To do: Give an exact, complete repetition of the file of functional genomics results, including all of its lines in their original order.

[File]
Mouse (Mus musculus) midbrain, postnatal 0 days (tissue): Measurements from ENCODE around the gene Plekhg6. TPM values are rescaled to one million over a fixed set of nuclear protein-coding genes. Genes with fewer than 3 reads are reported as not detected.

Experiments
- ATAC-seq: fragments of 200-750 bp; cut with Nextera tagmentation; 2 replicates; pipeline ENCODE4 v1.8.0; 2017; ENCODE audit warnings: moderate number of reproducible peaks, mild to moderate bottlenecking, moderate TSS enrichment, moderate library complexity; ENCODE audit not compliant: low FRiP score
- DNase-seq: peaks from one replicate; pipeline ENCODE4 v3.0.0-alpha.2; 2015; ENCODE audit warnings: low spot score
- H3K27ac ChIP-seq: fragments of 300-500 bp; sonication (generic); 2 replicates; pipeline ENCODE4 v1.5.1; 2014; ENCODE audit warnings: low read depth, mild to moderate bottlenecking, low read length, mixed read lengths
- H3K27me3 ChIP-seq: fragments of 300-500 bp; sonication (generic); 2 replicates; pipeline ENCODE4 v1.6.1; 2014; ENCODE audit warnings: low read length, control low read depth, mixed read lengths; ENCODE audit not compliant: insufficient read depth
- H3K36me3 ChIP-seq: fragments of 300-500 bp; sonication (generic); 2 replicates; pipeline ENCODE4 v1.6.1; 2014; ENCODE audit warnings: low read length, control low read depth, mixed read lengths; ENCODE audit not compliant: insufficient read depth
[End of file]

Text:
Mouse (Mus musculus) midbrain, postnatal 0 days (tissue): Measurements from ENCODE around the gene Plekhg6. TPM values are rescaled to one million over a fixed set of nuclear protein-coding genes. Genes with fewer than 3 reads are reported as not detected.

Experiments
- ATAC-seq: fragments of 200-750 bp; cut with Nextera tagmentation; 2 replicates; pipeline ENCODE4 v1.8.0; 2017; ENCODE audit warnings: moderate number of reproducible peaks, mild to moderate bottlenecking, moderate TSS enrichment, moderate library complexity; ENCODE audit not compliant: low FRiP score
- DNase-seq: peaks from one replicate; pipeline ENCODE4 v3.0.0-alpha.2; 2015; ENCODE audit warnings: low spot score
- H3K27ac ChIP-seq: fragments of 300-500 bp; sonication (generic); 2 replicates; pipeline ENCODE4 v1.5.1; 2014; ENCODE audit warnings: low read depth, mild to moderate bottlenecking, low read length, mixed read lengths
- H3K27me3 ChIP-seq: fragments of 300-500 bp; sonication (generic); 2 replicates; pipeline ENCODE4 v1.6.1; 2014; ENCODE audit warnings: low read length, control low read depth, mixed read lengths; ENCODE audit not compliant: insufficient read depth
- H3K36me3 ChIP-seq: fragments of 300-500 bp; sonication (generic); 2 replicates; pipeline ENCODE4 v1.6.1; 2014; ENCODE audit warnings: low read length, control low read depth, mixed read lengths; ENCODE audit not compliant: insufficient read depth